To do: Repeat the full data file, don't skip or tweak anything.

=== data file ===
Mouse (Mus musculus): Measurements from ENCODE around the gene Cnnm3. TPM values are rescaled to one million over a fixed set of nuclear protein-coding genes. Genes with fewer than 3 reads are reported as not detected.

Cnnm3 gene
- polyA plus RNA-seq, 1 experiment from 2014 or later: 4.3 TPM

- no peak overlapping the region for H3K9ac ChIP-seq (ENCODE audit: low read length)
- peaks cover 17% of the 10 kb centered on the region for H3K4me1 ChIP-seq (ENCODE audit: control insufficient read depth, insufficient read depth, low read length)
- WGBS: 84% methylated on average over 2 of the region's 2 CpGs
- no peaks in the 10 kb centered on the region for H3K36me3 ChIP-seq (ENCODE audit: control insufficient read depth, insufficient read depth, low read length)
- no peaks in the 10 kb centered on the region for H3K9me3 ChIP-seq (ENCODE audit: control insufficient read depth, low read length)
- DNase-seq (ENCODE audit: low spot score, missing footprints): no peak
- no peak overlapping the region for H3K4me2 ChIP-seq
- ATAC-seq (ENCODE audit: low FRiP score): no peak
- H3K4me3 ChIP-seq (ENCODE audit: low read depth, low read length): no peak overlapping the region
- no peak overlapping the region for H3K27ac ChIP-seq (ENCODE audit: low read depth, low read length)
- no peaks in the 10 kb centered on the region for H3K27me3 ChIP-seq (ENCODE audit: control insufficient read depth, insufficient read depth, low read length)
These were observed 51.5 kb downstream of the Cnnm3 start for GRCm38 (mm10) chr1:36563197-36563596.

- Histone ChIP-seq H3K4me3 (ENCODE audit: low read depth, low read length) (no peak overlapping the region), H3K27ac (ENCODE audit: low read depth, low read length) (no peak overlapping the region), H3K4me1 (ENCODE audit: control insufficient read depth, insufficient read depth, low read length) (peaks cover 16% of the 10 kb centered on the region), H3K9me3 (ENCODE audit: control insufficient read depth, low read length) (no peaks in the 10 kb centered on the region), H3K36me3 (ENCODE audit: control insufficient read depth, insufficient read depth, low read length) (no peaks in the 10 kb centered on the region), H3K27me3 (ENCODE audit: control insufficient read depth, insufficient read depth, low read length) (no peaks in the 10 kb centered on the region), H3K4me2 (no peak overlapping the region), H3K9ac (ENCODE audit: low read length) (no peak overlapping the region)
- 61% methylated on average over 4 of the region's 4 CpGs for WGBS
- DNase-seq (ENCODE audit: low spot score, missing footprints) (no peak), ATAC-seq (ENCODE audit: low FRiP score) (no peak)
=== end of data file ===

Mouse (Mus musculus): Measurements from ENCODE around the gene Cnnm3. TPM values are rescaled to one million over a fixed set of nuclear protein-coding genes. Genes with fewer than 3 reads are reported as not detected.

Cnnm3 gene
- polyA plus RNA-seq, 1 experiment from 2014 or later: 4.3 TPM

- no peak overlapping the region for H3K9ac ChIP-seq (ENCODE audit: low read length)
- peaks cover 17% of the 10 kb centered on the region for H3K4me1 ChIP-seq (ENCODE audit: control insufficient read depth, insufficient read depth, low read length)
- WGBS: 84% methylated on average over 2 of the region's 2 CpGs
- no peaks in the 10 kb centered on the region for H3K36me3 ChIP-seq (ENCODE audit: control insufficient read depth, insufficient read depth, low read length)
- no peaks in the 10 kb centered on the region for H3K9me3 ChIP-seq (ENCODE audit: control insufficient read depth, low read length)
- DNase-seq (ENCODE audit: low spot score, missing footprints): no peak
- no peak overlapping the region for H3K4me2 ChIP-seq
- ATAC-seq (ENCODE audit: low FRiP score): no peak
- H3K4me3 ChIP-seq (ENCODE audit: low read depth, low read length): no peak overlapping the region
- no peak overlapping the region for H3K27ac ChIP-seq (ENCODE audit: low read depth, low read length)
- no peaks in the 10 kb centered on the region for H3K27me3 ChIP-seq (ENCODE audit: control insufficient read depth, insufficient read depth, low read length)
These were observed 51.5 kb downstream of the Cnnm3 start for GRCm38 (mm10) chr1:36563197-36563596.

- Histone ChIP-seq H3K4me3 (ENCODE audit: low read depth, low read length) (no peak overlapping the region), H3K27ac (ENCODE audit: low read depth, low read length) (no peak overlapping the region), H3K4me1 (ENCODE audit: control insufficient read depth, insufficient read depth, low read length) (peaks cover 16% of the 10 kb centered on the region), H3K9me3 (ENCODE audit: control insufficient read depth, low read length) (no peaks in the 10 kb centered on the region), H3K36me3 (ENCODE audit: control insufficient read depth, insufficient read depth, low read length) (no peaks in the 10 kb centered on the region), H3K27me3 (ENCODE audit: control insufficient read depth, insufficient read depth, low read length) (no peaks in the 10 kb centered on the region), H3K4me2 (no peak overlapping the region), H3K9ac (ENCODE audit: low read length) (no peak overlapping the region)
- 61% methylated on average over 4 of the region's 4 CpGs for WGBS
- DNase-seq (ENCODE audit: low spot score, missing footprints) (no peak), ATAC-seq (ENCODE audit: low FRiP score) (no peak)